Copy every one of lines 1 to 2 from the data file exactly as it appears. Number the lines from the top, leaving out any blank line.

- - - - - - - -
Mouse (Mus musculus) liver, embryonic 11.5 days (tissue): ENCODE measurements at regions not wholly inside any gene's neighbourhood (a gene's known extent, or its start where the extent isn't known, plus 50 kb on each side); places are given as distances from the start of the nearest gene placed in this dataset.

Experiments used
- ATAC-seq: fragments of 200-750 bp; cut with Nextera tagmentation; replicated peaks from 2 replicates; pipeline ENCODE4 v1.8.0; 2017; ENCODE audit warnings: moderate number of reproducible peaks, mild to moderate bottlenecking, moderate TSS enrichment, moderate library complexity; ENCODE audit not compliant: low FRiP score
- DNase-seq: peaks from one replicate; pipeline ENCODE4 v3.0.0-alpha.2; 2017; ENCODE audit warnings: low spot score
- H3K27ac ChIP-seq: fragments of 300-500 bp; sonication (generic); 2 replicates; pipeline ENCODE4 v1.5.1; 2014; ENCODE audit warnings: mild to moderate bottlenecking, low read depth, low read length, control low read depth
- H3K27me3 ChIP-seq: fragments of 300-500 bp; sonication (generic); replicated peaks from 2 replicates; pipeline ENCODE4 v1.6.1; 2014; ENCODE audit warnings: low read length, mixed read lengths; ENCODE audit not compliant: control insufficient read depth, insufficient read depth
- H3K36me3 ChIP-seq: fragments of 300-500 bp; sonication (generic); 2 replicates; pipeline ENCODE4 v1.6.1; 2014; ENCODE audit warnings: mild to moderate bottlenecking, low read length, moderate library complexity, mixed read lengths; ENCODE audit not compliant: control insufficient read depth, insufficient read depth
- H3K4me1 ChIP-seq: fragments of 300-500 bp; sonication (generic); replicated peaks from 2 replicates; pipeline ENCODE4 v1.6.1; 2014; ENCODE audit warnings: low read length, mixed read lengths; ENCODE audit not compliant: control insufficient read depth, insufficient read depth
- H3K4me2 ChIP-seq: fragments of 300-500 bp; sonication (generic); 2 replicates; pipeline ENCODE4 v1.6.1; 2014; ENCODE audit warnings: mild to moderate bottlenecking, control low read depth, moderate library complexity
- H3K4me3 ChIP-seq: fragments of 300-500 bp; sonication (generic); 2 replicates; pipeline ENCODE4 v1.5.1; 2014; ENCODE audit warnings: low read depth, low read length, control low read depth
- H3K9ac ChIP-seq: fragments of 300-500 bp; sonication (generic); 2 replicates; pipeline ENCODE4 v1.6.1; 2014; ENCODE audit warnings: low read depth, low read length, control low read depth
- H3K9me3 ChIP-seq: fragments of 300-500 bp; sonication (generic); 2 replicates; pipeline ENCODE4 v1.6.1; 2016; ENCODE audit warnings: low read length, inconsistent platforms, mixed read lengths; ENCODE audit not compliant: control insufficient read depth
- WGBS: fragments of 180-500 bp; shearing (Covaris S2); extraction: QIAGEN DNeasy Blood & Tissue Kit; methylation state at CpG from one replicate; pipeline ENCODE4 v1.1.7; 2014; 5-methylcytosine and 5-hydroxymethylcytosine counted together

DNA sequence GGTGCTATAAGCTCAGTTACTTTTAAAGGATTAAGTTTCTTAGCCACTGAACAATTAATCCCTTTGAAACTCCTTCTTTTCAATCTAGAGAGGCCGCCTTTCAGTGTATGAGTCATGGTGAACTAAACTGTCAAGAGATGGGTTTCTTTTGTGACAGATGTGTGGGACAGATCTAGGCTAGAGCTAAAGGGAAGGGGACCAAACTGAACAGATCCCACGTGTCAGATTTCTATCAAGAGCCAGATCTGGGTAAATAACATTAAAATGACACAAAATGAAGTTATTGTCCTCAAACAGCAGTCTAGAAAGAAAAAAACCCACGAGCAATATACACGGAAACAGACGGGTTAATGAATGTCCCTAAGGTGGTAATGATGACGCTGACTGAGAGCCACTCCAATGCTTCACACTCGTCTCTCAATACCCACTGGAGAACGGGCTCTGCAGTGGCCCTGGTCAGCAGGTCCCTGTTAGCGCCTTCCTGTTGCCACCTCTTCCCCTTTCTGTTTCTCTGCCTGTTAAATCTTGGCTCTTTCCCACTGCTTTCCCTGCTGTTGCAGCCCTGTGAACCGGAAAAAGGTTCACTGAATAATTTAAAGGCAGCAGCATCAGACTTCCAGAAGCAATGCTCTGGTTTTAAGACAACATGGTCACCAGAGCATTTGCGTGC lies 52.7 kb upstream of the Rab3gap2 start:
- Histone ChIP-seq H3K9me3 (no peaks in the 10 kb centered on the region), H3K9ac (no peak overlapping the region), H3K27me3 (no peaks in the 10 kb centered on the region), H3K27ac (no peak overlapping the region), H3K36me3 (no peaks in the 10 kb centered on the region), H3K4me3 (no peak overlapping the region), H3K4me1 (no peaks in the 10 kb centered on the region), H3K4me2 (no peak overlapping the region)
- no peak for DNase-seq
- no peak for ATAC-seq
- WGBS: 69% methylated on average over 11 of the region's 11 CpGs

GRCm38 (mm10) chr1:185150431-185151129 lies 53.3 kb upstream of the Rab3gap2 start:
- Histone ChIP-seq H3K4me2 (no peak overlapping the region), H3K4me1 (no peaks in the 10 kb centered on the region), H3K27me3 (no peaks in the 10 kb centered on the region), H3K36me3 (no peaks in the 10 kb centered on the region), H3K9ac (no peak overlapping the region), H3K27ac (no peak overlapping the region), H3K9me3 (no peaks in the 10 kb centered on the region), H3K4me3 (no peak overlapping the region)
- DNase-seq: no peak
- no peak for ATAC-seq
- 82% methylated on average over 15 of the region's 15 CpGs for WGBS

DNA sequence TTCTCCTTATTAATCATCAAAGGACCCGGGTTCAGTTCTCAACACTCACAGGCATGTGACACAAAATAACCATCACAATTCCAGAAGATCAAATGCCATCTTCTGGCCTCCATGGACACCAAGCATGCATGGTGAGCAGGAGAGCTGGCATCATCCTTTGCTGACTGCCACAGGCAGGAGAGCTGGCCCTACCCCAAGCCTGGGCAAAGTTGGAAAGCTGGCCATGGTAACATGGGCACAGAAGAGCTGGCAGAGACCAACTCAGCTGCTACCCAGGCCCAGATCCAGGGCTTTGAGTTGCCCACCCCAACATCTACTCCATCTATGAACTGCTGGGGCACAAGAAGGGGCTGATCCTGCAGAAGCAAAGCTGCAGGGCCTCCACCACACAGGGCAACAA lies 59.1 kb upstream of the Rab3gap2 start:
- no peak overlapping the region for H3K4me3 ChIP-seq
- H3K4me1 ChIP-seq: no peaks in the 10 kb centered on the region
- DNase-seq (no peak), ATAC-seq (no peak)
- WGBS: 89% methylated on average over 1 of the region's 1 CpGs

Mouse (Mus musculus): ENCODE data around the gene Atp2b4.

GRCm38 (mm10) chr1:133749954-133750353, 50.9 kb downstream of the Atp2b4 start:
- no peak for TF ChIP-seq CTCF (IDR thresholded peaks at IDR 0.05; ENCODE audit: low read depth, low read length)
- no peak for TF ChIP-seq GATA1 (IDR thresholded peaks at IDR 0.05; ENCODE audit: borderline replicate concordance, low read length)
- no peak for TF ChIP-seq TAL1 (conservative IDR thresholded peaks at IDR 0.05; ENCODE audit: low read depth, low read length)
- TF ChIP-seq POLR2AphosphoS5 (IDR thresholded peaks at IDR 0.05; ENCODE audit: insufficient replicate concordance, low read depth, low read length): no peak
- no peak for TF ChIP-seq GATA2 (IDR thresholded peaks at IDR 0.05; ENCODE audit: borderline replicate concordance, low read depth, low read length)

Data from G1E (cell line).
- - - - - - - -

Mouse (Mus musculus) liver, embryonic 11.5 days (tissue): ENCODE measurements at regions not wholly inside any gene's neighbourhood (a gene's known extent, or its start where the extent isn't known, plus 50 kb on each side); places are given as distances from the start of the nearest gene placed in this dataset.

Experiments used